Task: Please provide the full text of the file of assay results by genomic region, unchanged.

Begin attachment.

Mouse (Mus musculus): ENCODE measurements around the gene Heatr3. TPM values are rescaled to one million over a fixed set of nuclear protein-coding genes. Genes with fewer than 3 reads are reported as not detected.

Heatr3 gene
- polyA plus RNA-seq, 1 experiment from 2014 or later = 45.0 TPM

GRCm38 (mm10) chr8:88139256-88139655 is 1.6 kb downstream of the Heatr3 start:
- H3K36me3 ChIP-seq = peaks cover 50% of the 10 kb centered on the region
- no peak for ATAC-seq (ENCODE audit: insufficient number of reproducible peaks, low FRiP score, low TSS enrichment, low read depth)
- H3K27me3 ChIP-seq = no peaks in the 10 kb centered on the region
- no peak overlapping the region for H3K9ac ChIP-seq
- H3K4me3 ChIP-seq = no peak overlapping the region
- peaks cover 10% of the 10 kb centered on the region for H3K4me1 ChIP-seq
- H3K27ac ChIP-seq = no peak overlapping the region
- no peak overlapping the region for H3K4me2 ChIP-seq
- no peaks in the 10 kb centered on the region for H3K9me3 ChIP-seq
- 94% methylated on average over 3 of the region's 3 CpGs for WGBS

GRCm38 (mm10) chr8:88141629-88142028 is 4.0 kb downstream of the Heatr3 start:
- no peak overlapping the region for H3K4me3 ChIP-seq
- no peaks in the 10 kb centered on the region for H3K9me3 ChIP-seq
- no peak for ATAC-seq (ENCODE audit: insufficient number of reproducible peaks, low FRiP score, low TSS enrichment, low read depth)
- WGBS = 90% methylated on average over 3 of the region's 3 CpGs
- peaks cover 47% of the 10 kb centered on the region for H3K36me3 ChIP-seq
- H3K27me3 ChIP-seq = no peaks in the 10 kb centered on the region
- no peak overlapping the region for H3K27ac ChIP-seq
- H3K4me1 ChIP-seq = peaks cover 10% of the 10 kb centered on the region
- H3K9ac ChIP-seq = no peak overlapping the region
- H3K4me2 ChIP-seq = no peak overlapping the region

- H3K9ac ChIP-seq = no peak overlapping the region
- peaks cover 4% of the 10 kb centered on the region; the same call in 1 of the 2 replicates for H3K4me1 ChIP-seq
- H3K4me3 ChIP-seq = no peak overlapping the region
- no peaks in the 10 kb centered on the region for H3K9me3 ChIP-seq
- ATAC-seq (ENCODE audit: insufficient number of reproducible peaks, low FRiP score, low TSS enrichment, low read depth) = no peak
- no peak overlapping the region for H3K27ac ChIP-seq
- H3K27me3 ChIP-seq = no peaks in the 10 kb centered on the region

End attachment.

Mouse (Mus musculus): ENCODE measurements around the gene Heatr3. TPM values are rescaled to one million over a fixed set of nuclear protein-coding genes. Genes with fewer than 3 reads are reported as not detected.

Heatr3 gene
- polyA plus RNA-seq, 1 experiment from 2014 or later = 45.0 TPM

GRCm38 (mm10) chr8:88139256-88139655 is 1.6 kb downstream of the Heatr3 start:
- H3K36me3 ChIP-seq = peaks cover 50% of the 10 kb centered on the region
- no peak for ATAC-seq (ENCODE audit: insufficient number of reproducible peaks, low FRiP score, low TSS enrichment, low read depth)
- H3K27me3 ChIP-seq = no peaks in the 10 kb centered on the region
- no peak overlapping the region for H3K9ac ChIP-seq
- H3K4me3 ChIP-seq = no peak overlapping the region
- peaks cover 10% of the 10 kb centered on the region for H3K4me1 ChIP-seq
- H3K27ac ChIP-seq = no peak overlapping the region
- no peak overlapping the region for H3K4me2 ChIP-seq
- no peaks in the 10 kb centered on the region for H3K9me3 ChIP-seq
- 94% methylated on average over 3 of the region's 3 CpGs for WGBS

GRCm38 (mm10) chr8:88141629-88142028 is 4.0 kb downstream of the Heatr3 start:
- no peak overlapping the region for H3K4me3 ChIP-seq
- no peaks in the 10 kb centered on the region for H3K9me3 ChIP-seq
- no peak for ATAC-seq (ENCODE audit: insufficient number of reproducible peaks, low FRiP score, low TSS enrichment, low read depth)
- WGBS = 90% methylated on average over 3 of the region's 3 CpGs
- peaks cover 47% of the 10 kb centered on the region for H3K36me3 ChIP-seq
- H3K27me3 ChIP-seq = no peaks in the 10 kb centered on the region
- no peak overlapping the region for H3K27ac ChIP-seq
- H3K4me1 ChIP-seq = peaks cover 10% of the 10 kb centered on the region
- H3K9ac ChIP-seq = no peak overlapping the region
- H3K4me2 ChIP-seq = no peak overlapping the region

- H3K9ac ChIP-seq = no peak overlapping the region
- peaks cover 4% of the 10 kb centered on the region; the same call in 1 of the 2 replicates for H3K4me1 ChIP-seq
- H3K4me3 ChIP-seq = no peak overlapping the region
- no peaks in the 10 kb centered on the region for H3K9me3 ChIP-seq
- ATAC-seq (ENCODE audit: insufficient number of reproducible peaks, low FRiP score, low TSS enrichment, low read depth) = no peak
- no peak overlapping the region for H3K27ac ChIP-seq
- H3K27me3 ChIP-seq = no peaks in the 10 kb centered on the region